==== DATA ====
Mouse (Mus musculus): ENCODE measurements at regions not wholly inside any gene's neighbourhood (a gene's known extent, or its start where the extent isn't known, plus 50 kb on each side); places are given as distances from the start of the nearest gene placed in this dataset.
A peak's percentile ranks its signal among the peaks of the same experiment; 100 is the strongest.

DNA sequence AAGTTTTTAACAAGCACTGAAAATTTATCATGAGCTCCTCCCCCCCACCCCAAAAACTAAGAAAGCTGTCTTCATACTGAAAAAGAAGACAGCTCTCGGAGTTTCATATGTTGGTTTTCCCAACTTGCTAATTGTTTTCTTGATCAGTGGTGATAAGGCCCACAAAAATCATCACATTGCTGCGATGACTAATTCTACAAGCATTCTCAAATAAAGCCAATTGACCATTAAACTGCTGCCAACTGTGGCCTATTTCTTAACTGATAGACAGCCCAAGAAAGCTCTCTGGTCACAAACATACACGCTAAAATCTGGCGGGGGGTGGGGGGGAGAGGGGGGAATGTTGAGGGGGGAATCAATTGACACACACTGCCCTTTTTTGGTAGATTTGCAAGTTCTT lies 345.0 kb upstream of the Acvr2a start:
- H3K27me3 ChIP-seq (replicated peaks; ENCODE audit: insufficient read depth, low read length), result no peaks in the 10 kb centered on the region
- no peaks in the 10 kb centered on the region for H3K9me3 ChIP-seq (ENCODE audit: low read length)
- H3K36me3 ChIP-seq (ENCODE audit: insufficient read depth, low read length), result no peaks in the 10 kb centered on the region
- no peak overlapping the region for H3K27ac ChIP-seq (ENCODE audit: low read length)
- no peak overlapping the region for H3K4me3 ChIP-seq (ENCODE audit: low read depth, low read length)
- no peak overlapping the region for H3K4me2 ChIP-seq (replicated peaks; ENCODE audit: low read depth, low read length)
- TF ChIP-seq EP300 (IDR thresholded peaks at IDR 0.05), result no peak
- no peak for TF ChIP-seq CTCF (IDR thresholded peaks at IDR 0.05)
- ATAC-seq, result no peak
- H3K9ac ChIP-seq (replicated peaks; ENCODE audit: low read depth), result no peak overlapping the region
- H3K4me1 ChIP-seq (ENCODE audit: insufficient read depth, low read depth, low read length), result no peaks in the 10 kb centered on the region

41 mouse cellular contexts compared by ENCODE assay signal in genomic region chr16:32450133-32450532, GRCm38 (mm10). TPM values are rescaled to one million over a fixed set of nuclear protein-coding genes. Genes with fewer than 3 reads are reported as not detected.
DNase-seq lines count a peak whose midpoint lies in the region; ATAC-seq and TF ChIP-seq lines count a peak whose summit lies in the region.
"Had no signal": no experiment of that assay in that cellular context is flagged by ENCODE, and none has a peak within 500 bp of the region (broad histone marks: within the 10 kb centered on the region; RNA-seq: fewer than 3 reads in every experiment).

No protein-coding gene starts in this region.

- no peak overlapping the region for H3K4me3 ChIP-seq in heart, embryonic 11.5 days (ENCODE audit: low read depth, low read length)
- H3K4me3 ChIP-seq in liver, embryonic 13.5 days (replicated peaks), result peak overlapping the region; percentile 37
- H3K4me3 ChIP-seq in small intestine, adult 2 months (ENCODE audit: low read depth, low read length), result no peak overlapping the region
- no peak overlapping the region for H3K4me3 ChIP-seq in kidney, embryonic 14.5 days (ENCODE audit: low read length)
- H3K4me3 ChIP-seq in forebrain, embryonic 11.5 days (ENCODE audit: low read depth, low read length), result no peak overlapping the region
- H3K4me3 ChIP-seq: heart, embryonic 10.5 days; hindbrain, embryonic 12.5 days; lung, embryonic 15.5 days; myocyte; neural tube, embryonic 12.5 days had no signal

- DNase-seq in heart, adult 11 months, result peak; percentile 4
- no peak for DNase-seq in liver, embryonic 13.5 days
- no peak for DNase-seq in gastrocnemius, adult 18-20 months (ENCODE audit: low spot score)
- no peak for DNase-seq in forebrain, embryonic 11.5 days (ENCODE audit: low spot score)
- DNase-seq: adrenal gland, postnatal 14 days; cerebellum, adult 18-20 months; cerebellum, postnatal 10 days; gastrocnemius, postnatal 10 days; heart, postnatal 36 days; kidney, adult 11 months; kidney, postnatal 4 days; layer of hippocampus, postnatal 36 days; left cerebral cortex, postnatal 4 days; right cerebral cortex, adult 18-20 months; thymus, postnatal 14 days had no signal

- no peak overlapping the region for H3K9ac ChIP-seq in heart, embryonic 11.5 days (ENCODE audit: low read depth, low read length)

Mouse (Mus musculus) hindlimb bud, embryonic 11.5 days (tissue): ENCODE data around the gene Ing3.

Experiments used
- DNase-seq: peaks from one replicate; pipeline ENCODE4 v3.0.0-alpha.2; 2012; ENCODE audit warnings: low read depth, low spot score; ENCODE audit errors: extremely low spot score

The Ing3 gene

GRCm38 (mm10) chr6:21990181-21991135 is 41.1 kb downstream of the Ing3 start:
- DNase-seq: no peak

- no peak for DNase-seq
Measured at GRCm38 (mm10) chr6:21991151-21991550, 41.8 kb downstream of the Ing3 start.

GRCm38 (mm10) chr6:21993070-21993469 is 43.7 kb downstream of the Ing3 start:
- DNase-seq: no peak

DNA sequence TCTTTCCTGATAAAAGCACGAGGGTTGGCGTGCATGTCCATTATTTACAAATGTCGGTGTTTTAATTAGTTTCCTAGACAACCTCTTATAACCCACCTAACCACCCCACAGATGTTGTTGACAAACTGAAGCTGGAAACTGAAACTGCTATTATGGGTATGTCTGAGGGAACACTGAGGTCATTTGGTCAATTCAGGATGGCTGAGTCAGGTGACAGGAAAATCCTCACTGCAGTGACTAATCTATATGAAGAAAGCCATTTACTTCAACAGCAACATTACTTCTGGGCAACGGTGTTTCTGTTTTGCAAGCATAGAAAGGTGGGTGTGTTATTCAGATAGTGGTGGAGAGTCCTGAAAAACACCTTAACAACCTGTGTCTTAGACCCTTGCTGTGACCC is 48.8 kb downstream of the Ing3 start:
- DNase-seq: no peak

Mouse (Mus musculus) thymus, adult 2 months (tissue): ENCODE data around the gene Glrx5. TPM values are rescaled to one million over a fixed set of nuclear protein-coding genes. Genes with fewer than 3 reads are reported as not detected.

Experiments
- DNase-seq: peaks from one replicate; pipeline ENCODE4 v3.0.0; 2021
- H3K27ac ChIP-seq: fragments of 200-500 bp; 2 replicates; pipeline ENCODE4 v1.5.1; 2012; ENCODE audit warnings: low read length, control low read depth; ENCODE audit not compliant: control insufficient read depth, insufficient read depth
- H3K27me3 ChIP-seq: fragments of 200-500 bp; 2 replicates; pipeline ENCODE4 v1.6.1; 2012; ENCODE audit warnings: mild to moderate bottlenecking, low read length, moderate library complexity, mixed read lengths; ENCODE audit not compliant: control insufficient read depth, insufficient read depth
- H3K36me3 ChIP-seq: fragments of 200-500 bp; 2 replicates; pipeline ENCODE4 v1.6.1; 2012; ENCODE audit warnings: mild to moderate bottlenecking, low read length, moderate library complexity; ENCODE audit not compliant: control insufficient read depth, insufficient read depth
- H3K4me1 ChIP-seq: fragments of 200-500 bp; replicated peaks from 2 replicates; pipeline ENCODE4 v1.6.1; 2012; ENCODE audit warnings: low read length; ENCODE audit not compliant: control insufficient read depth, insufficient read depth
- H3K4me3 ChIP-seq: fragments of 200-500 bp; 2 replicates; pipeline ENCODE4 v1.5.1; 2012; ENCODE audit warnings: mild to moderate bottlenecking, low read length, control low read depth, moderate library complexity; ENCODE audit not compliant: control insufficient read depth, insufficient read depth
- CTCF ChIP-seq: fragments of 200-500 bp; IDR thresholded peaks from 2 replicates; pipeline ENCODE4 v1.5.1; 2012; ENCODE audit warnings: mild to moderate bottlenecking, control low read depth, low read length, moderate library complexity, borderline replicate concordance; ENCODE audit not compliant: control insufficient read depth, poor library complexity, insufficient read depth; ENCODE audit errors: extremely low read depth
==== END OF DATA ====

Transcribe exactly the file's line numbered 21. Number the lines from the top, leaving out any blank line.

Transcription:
- H3K4me3 ChIP-seq in small intestine, adult 2 months (ENCODE audit: low read depth, low read length), result no peak overlapping the region